Quantcast
Environmental News for a Healthier Planet and Life

Activists Shut Down 77 Shell Gas Stations in UK to Protest Arctic Drilling

Energy

Greenpeace UK

Greenpeace campaigners attempted to shut down every Shell petrol station in the capital cities of London and Edinburgh just as the oil company is about to drill in the Arctic for the very first time. 

The environmental group, who recently launched a star-studded campaign to save the Arctic, intended to close more than 100 stations in London and more than a dozen in Edinburgh by using the emergency shut-off switch, which stops petrol going to the pumps, and removing the fuse so it can’t immediately be turned back on again. Ultimately, activists succeeded in shutting down 77 filling stations.

Campaigners spent the day touring the two cities using a combination of low-emission cars, bikes and public transport and shutting off the petrol supply to the pumps. 

Greenpeace televised the activities in a 12-hour live online television special that began at 8 a.m. The show was anchored from purpose-built studios in Greenpeace’s London base, and went live throughout the day to campaigners as they shut down Shell’s capital city operations.

Shell is due to begin drilling at two offshore sites in the Alaskan Arctic in the coming weeks, amid fears that an Arctic oil rush will be sparked and the push to carve up the region will accelerate. Russian oil giant Gazprom is also venturing into the Arctic this year. 

On July 15 it was revealed that one of Shell’s two drilling ships ran aground in an Alaskan harbour as the fleet was making final preparations to drill for oil in the Arctic. 

At the Shell garage on Queenstown Road, next to London’s Battersea Park, volunteers scaled the roof and operated a life-sized, super-realistic polar bear puppet. On Dalry Road in Edinburgh, campaigners also scaled the garage roof. 

Greenpeace campaigner Sara Ayech, from the Shell petrol station in Battersea, said: 

“The oil giant Shell is preparing, for the first time, to unleash a drilling fleet of huge vessels upon the fragile and beautiful Arctic, home of the polar bears.

“It’s time to draw a line in the ice and tell Shell to stop. That’s why today we’re going to shut down all of Shell’s petrol stations in the capital cities of London and Edinburgh. We’ve got dozens of people who will hit over 100 Shell garages throughout the day and we’ll be televising it live on a special dedicated online TV channel. 

“An oil spill in the Arctic would be catastrophic for wildlife such as walruses and whales, and Shell knows full well that it would be impossible to clean up after such devastation. The Arctic must be saved, and made a global sanctuary where oil drilling is banned.”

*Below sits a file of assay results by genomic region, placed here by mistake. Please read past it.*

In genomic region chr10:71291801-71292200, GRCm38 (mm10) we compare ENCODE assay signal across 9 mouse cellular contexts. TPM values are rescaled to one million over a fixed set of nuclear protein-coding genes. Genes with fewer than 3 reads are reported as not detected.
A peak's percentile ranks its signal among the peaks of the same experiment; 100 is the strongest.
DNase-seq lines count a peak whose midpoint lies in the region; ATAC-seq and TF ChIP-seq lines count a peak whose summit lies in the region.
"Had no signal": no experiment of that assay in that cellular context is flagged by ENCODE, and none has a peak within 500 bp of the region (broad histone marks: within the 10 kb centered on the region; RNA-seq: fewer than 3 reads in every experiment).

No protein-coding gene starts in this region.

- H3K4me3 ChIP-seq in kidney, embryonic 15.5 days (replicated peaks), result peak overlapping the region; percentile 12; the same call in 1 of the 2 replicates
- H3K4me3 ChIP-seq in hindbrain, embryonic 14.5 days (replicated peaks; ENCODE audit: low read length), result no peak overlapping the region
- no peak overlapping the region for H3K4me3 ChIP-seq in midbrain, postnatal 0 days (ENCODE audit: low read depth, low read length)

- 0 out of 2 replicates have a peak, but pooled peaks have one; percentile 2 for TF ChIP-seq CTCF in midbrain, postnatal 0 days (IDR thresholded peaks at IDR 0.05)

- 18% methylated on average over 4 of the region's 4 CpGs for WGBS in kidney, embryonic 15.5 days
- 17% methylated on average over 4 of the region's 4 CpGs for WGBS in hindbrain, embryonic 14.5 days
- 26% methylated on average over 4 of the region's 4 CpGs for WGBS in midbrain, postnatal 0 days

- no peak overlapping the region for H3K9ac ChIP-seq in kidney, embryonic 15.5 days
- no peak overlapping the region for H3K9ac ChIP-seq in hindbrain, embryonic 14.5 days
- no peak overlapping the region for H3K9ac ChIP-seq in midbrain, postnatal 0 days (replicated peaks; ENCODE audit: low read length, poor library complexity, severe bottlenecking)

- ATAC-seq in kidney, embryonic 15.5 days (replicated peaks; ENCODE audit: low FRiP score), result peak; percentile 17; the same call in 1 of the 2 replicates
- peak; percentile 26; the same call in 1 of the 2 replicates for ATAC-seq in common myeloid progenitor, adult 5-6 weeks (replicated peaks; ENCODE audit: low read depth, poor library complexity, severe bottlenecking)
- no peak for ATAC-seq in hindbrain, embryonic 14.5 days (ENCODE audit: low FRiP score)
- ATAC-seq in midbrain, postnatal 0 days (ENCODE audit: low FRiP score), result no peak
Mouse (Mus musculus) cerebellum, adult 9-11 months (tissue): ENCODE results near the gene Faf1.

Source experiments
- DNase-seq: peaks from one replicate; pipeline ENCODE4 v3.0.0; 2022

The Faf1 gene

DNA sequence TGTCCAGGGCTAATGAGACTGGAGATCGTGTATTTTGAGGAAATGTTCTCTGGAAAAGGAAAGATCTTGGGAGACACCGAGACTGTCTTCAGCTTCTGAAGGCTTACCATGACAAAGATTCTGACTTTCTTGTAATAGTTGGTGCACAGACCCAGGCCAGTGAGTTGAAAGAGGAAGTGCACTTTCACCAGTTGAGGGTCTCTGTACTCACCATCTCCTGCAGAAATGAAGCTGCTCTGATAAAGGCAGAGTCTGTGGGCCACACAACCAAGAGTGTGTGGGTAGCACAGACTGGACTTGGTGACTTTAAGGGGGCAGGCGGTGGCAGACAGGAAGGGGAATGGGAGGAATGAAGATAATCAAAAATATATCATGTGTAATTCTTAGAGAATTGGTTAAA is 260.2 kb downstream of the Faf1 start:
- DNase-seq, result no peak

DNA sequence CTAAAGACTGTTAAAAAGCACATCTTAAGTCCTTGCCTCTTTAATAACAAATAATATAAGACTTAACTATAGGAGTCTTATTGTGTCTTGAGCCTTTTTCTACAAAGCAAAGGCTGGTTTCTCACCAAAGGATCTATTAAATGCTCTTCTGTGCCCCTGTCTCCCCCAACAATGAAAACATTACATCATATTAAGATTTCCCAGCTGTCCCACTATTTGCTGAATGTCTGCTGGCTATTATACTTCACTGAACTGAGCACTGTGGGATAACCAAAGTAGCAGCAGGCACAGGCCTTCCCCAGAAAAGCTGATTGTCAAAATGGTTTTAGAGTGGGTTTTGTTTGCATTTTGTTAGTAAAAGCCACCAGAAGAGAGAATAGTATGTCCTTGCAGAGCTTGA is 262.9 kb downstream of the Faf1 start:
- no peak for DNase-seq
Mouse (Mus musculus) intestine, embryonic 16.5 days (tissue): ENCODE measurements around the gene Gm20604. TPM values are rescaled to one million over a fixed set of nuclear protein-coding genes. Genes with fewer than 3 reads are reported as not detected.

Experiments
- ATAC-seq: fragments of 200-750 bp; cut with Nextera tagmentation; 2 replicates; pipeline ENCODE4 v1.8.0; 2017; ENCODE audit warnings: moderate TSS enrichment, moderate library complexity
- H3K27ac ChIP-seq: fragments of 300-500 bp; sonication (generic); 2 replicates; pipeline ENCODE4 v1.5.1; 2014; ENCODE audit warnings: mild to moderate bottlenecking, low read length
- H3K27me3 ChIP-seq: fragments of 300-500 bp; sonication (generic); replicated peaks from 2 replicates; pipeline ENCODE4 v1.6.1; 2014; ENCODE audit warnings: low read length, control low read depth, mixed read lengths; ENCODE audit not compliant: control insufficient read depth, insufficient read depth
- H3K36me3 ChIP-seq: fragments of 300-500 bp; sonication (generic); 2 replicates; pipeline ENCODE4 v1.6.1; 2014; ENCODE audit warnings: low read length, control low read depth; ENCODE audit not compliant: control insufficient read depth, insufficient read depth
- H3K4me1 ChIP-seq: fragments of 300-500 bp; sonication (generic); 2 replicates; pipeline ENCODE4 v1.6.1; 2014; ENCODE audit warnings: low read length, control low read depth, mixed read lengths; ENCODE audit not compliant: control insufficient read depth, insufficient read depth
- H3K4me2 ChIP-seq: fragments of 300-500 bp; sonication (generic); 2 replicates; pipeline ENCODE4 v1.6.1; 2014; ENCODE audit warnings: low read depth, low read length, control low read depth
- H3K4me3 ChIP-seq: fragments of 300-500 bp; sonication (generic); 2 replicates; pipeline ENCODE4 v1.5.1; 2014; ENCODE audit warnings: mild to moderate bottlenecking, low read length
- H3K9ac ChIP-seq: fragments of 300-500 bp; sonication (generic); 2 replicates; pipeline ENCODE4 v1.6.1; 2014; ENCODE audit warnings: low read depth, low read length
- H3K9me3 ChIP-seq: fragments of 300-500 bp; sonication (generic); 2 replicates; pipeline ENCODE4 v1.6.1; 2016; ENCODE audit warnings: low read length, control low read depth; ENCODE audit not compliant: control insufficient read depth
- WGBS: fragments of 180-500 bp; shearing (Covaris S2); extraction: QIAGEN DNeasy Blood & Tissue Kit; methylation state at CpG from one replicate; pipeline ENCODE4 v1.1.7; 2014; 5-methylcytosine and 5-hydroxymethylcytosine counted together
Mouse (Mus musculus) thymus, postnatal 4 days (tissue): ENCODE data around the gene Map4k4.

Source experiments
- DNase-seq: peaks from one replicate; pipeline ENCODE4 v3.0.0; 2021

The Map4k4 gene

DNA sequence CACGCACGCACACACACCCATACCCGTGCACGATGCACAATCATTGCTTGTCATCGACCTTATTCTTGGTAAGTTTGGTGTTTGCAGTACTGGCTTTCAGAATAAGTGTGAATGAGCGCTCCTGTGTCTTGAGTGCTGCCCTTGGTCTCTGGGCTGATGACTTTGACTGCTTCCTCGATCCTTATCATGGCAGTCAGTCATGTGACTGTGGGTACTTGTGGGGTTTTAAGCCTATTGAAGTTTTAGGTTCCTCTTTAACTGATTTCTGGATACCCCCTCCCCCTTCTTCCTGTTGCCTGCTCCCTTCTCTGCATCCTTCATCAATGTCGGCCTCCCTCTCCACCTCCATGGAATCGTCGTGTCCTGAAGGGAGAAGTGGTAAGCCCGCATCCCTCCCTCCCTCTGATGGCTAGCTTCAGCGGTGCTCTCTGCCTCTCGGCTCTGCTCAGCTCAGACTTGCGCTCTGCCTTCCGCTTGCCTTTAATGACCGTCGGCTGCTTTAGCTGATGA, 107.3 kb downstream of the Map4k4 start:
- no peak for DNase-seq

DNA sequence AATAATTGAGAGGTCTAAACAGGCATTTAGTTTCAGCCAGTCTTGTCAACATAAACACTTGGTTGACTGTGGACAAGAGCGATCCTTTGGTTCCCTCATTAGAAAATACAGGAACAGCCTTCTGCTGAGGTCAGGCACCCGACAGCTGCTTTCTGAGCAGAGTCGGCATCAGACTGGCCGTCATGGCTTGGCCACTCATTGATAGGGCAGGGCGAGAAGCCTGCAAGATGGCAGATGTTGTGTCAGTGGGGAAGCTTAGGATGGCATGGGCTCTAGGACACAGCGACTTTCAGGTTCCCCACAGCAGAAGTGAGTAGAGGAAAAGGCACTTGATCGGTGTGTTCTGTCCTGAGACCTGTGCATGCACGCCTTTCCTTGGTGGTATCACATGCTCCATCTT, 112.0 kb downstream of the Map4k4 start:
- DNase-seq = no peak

Last month, stars from the worlds of music, film, television and business launched a campaign to save the Arctic

Sir Paul McCartney, Penelope Cruz, Robert Redford, One Direction, Alexandra Burke, Jarvis Cocker and Sir Richard Branson are among dozens of famous names who joined forces with Greenpeace to demand that oil drilling and unsustainable fishing are banned in Arctic waters. 

They were among the first one hundred names to be written on an Arctic Scroll, which has now been signed by more than 850,000 people. Anybody in the world can add their name to the Arctic Scroll by clicking here.

Visit EcoWatch's ENERGY page for more related news on this topic.

 

EcoWatch Daily Newsletter

An aerial view of a crude oil storage facility of Caspian Pipeline Consortium (CPC) in the Krasnodar Territory. Vitaly Timkiv / TASS / Getty Images

Oil rigs around the world keep pulling crude oil out of the ground, but the global pandemic has sent shockwaves into the market. The supply is up, but demand has plummeted now that industry has ground to a halt, highways are empty, and airplanes are parked in hangars.

Read More Show Less
Examples (from left) of a lead pipe, a corroded steel pipe and a lead pipe treated with protective orthophosphate. U.S. EPA Region 5

Under an agreement negotiated by community groups — represented by NRDC and the Pennsylvania Utility Law Project — the Pittsburgh Water and Sewer Authority (PWSA) will remove thousands of lead water pipes by 2026 in order to address the chronically high lead levels in the city's drinking water and protect residents' health.

Read More Show Less
Sponsored
ROBYN BECK / AFP / Getty Images

By Dave Cooke

So, they finally went and did it — the Trump administration just finalized a rule to undo requirements on manufacturers to improve fuel economy and reduce greenhouse gas emissions from new passenger cars and trucks. Even with the economy at the brink of a recession, they went forward with a policy they know is bad for consumers — their own analysis shows that American drivers are going to spend hundreds of dollars more in fuel as a result of this stupid policy — but they went ahead and did it anyway.

Read More Show Less

By Richard Connor

A blood test that screens for more than 50 types of cancer could help doctors treat patients at an earlier stage than previously possible, a new study shows. The method was used to screen for more than 50 types of cancer — including particularly deadly variants such as pancreatic, ovarian, bowel and brain.

Read More Show Less
Ian Sane / Flickr

Preliminary data from the Centers for Disease Control showed a larger number of young people coming down with COVID-19 than first expected, with patients under the age of 45 comprising more than a third of all cases, and one in five of those patients requiring hospitalization. That also tends to be the group most likely to use e-cigarettes.

Read More Show Less